The rules governing self-directed IRAs can be tricky, however, so make sure you understand them before opening an account. For example, there are strict rules against so-called self-dealing, which means that IRA money may not be used to invest in a property that the account holder or a direct family member will use. Thus, buying a vacation home with an IRA and using it for trips with the kids or grandkids is not allowed. That's because the Internal Revenue Service requires that the investment be for the benefit of the IRA account exclusively--in other words, that its sole purpose is to potentially help the account increase in value as opposed to any ancillary benefit to the account holder or his family.
The rules regarding the use of self-directed IRAs for privately owned business investments are even murkier. For example, if the self-directed IRA is invested in a business wholly owned by the account holder, that account holder is not allowed to draw a salary from the business. Also, even though self-directed IRA funds can be used to start a business, they cannot be used to purchase equity in an existing business that is already 50% or more owned by you and/or other direct family members including spouses. Given the complexity of these rules, Anderson recommends that self-directed IRA users considering these or related strategies consult with a registered self-directed IRA custodian and/or an attorney well-versed on the topic to ensure these strategies don't run afoul of tax laws. (You can read more about some of these IRA restrictions on the IRS website.)
Lack of Transparency and a Potential for Fraud
Among the potential problems with holding alternative assets in a self-directed IRA is that the assets may be illiquid, making them harder to sell. That also might make assessing their true value difficult. In a 2011 alert about potential fraud in self-directed IRAs, the SEC warned that self-directed IRA custodians may list the value of an alternative investment as the original purchase price or a price reported by the entity running the investment, neither of which may be accurate.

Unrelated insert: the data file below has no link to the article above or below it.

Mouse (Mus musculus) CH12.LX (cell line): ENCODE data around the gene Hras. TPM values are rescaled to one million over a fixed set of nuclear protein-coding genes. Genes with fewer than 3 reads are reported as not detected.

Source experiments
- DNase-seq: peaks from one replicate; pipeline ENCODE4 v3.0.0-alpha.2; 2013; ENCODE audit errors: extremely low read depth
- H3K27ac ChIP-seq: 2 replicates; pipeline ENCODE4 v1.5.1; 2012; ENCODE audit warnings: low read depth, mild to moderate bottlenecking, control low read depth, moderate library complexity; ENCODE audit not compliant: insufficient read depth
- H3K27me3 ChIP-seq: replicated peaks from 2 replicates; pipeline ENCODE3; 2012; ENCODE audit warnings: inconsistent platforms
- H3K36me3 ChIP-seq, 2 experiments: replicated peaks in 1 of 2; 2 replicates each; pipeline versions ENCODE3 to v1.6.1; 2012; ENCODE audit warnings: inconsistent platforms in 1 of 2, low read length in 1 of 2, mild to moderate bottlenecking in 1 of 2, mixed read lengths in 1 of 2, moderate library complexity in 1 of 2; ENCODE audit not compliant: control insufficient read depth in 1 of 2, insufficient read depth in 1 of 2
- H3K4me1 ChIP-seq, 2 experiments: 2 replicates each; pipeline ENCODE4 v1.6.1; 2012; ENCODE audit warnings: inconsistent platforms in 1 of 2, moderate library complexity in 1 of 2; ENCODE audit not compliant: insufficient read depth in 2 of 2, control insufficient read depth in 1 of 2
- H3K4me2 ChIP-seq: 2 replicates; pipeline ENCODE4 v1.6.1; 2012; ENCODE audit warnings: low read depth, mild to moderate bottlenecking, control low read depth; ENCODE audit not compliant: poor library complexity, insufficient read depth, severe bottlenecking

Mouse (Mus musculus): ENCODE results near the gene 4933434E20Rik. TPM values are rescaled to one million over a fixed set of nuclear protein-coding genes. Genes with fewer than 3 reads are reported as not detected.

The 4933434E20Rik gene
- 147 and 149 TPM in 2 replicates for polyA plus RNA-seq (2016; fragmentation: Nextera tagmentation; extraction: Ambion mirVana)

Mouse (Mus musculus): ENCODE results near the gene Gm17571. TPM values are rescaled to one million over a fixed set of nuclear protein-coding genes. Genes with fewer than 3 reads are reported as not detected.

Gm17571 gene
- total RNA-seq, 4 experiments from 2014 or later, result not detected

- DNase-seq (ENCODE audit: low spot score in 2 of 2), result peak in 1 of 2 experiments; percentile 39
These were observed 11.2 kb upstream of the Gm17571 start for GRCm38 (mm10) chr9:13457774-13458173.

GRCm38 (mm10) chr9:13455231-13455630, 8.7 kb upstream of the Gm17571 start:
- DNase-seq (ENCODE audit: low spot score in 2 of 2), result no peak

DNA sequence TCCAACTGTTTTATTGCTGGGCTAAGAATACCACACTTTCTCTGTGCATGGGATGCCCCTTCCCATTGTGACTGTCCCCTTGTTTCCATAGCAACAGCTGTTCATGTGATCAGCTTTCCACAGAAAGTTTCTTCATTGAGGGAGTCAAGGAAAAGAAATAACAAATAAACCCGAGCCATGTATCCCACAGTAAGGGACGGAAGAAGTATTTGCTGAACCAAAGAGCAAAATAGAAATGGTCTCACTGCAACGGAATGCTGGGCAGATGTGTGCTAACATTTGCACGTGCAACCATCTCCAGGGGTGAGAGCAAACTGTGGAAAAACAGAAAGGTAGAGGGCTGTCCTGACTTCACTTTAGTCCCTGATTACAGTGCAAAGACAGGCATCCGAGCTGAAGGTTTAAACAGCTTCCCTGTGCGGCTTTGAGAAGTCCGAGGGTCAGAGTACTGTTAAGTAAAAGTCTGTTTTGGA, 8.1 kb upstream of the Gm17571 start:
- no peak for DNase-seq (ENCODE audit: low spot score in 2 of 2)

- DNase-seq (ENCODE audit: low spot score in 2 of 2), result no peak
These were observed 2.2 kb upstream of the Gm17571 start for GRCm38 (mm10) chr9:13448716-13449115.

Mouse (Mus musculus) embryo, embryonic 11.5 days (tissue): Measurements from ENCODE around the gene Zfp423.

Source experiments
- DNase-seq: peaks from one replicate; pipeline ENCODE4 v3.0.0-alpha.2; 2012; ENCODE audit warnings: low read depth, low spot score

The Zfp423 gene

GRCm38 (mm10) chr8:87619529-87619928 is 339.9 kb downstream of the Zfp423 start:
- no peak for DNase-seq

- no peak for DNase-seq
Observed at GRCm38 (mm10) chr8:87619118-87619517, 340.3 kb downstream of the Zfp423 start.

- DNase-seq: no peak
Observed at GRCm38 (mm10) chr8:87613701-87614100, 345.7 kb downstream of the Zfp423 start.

The alert also pointed to the fact that self-directed IRAs may hold unregistered securities, which can serve as an invitation to fraud, and Ponzi schemes in particular. In one such case, the agency helped shut down a firm that had raised $20 million in assets from retirees in California and Illinois who were persuaded to open self-directed IRAs and told their money would be invested in Turkish eurobonds with guaranteed returns when in fact it was used as part of an alleged Ponzi scheme.
Before opening a self-directed IRA, you should think long and hard about whether it's the right choice for you. If you plan to invest funds in unregulated securities it's always best to get a second opinion from a trusted source such as your financial advisor if you have one. Aside from that, you'll need to keep in mind considerations such as fees charged by the custodian (Anderson says RITA members typically charge between 0.20% and 0.40% of assets), how accessible the money will be if you need access to it in a hurry, and other factors. You can read more about these important considerations in this article by Morningstar's Christine Benz.
A self-directed IRA can be an effective way to add diversification to your retirement portfolio, especially for wealthier investors concerned about having too many of their assets correlated to the stock market. But it's a strategy that takes careful planning and, most of all, due diligence.
Have a personal finance question you'd like answered? Send it to TheShortAnswer@morningstar.com.